The River in Reverse (with Allen Toussaint ) (2006)

Elvis Costello The River in Reverse

Some of the first studio sessions in the New Orleans area following the devastating Hurricane Katrina happened for the recording of this duo album with one of NOLA’s many resident musical geniuses, the great Allen Toussaint. Toussaint is a man worthy of high praise: after all, who else wrote songs covered by both Herb Alpert and Devo? Plus, he produced “Right Place, Wrong Time” by Dr. John and “Lady Marmalade” by Labelle. The River in Reverse features Costello singing several older Toussaint classics, with Toussaint playing piano and singing lead on his “Who’s Gonna Help Brother Get Further”.

But these vital renditions aren’t merely nostalgia exercises, especially since they’re matched on The River in Reverse with several new solid Costello/Toussaint collaborations and Costello’s powerful title track. Though Katrina was a motivating factor in making the album and casts a shadow over it, The River in Reverse is ultimately a celebration of survival, artistic collaboration, and some fine piano playing. – Rich Wilhelm

Momofuku (2008)

Elvis Costello Momofuku

Like the instant noodles invented by Momofuku Ando, this quick ‘n’ dirty album might not be the most nutritious item in the Costello catalog. Still, if you’re looking for some manic pop thrills, Momofuku gets the job done. While The Juliet Letters and Wise Up Ghost are ambitious efforts that require the listener to focus closely on the work to gain an appreciation for it, Momofuku isn’t that kind of record. Recorded quickly in the winter of 2008, Momofuku has a dashed-off quality that sounds like it might have been produced in less time than it takes to listen to it. This slapdash aura could be a recipe for disaster, but it’s the secret charm of Momofuku. 

The opening trio of songs “No Hiding Place”, “American Gangster Time”, and “Turpentine” feature clangy electric guitar, trashy keyboards, and cheesy backing vocals, and I sincerely mean all of that in the best way possible. Costello settles down and even throws in surprises (a touching love song, a track about Costello’s sons, and songs co-written by Rosanne Cash and Loretta Lynn!), but ends as he began with a noisy rocker called “Go Away”. And you will go away, but you’ll be craving Momofuku again before long.  – Rich Wilhelm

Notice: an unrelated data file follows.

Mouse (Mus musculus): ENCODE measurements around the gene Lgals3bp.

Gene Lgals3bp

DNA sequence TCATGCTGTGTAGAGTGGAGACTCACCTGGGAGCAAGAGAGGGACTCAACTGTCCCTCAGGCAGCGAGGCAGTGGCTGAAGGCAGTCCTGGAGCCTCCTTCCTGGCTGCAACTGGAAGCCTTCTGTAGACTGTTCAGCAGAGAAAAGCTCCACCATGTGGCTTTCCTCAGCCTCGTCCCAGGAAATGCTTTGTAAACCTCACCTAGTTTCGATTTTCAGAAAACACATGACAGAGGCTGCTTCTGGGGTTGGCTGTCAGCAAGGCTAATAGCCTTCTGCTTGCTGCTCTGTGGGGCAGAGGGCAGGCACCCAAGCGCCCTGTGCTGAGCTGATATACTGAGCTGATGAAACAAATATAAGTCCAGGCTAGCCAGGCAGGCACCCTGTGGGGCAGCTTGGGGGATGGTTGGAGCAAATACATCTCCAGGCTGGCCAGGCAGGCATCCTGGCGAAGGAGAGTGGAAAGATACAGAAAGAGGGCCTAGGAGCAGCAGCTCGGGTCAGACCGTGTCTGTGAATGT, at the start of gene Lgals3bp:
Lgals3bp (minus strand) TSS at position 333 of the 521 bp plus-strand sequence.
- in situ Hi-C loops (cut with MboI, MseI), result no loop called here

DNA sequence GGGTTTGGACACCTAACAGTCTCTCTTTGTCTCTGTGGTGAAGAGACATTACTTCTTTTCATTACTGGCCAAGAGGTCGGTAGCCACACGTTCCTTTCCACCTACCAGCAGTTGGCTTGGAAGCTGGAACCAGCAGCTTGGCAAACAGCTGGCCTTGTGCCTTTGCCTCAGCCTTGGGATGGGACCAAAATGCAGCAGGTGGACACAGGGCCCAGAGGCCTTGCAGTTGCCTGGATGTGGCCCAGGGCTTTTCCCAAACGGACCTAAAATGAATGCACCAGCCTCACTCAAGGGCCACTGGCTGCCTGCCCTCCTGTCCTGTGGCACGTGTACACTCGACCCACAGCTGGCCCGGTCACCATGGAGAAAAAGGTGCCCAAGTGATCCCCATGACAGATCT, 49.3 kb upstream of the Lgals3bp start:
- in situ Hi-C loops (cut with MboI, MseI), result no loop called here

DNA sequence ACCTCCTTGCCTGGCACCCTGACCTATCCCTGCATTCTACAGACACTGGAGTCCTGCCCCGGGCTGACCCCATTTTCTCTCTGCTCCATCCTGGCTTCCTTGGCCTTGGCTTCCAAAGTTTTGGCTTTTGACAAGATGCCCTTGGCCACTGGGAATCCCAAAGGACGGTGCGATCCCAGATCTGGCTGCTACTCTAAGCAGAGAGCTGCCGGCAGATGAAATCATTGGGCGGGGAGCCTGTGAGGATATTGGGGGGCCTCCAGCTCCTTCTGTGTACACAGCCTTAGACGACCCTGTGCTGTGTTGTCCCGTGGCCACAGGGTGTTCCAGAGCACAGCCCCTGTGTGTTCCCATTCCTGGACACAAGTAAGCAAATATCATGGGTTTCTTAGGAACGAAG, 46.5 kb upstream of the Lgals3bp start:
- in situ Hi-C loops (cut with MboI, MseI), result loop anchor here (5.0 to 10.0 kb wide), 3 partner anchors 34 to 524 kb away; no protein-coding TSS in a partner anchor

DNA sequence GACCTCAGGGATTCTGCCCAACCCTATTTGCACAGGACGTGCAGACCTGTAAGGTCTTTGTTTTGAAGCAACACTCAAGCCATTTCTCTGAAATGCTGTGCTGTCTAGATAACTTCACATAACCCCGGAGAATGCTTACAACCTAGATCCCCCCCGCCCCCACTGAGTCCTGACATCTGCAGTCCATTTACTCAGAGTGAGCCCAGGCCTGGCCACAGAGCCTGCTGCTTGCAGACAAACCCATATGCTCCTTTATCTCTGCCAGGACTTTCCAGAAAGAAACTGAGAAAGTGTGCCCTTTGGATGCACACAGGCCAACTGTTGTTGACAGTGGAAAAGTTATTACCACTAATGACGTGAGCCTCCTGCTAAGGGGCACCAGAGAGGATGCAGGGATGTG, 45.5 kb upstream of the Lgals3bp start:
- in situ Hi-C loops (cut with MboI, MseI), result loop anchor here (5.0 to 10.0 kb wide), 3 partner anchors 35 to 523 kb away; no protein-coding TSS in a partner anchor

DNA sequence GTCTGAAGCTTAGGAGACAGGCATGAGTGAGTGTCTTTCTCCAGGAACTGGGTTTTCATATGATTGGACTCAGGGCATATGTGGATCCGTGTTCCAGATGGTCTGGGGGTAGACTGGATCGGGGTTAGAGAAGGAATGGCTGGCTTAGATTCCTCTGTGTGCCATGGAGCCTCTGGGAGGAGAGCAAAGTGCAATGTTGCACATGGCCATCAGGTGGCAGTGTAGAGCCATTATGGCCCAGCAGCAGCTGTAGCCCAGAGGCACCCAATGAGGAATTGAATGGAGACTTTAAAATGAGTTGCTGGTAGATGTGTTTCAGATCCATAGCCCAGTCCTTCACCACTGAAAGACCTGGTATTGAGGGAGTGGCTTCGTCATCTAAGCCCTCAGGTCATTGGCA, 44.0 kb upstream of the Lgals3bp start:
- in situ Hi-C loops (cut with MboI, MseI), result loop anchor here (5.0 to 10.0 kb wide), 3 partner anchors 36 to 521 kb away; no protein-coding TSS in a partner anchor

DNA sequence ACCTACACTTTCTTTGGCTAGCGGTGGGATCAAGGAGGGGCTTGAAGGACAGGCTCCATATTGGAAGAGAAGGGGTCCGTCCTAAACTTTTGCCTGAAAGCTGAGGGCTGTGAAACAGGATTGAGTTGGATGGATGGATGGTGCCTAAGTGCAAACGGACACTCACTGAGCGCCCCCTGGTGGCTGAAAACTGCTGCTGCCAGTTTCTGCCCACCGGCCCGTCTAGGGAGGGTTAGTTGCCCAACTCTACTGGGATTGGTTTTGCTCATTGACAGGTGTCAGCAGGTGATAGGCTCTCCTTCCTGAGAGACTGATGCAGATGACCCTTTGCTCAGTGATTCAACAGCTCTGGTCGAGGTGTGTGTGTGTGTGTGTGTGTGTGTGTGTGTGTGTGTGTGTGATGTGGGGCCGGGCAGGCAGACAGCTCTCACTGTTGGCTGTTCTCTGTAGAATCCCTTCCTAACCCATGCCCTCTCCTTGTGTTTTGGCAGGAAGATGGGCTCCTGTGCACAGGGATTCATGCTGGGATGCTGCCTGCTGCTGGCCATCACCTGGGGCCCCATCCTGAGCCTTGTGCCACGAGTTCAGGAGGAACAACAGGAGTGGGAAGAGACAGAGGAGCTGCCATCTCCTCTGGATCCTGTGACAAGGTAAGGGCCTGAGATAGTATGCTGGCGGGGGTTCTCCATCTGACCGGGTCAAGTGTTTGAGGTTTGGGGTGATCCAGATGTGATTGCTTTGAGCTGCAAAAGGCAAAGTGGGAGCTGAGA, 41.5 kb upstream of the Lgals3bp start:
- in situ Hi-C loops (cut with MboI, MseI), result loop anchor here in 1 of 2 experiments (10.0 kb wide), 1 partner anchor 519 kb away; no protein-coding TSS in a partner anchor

Wise Up Ghost (with The Roots) (2013)

Elvis Costello Wise Up Ghost

A collaboration with the Roots, Wise Up Ghost, is a challenging record, even for longtime Costello fans. The album was conceived when Roots leader Ahmir “Questlove” Thompson hinted to Costello during a Tonight Show appearance that they ought to collaborate on an EP’s worth of material. Costello took the bait, and the project grew to become a complete album. Given Questlove and Costello’s reputation for being musical omnivores, no one could have known what to expect from Wise Up Ghost. Costello and the Roots opted for a ruthlessly-focused attack.

The opening track, “Walk Us Uptown”, established the compelling midtempo, rap-influenced foundation that would guide the album and culminate in the masterpiece title track, appearing late in the proceedings. Costello gleefully recycles old lyrics (Questlove clearly would have condoned bringing Costello’s “Disco Tex and the Sex-O-Lettes” line back into action) throughout a menacing set of tunes that feels even more appropriately dystopian in 2022 than it did in 2013. As is true of The Juliet Letters, a faint wisp of hope that be detected in the album’s coda, “If I Could Believe”. The similar rhythmic feel of many songs might make listening to Wise Up Ghost in a single sitting feel like homework, but when you’re in the right frame of mind it’s a fascinating trip. – Rich Wilhelm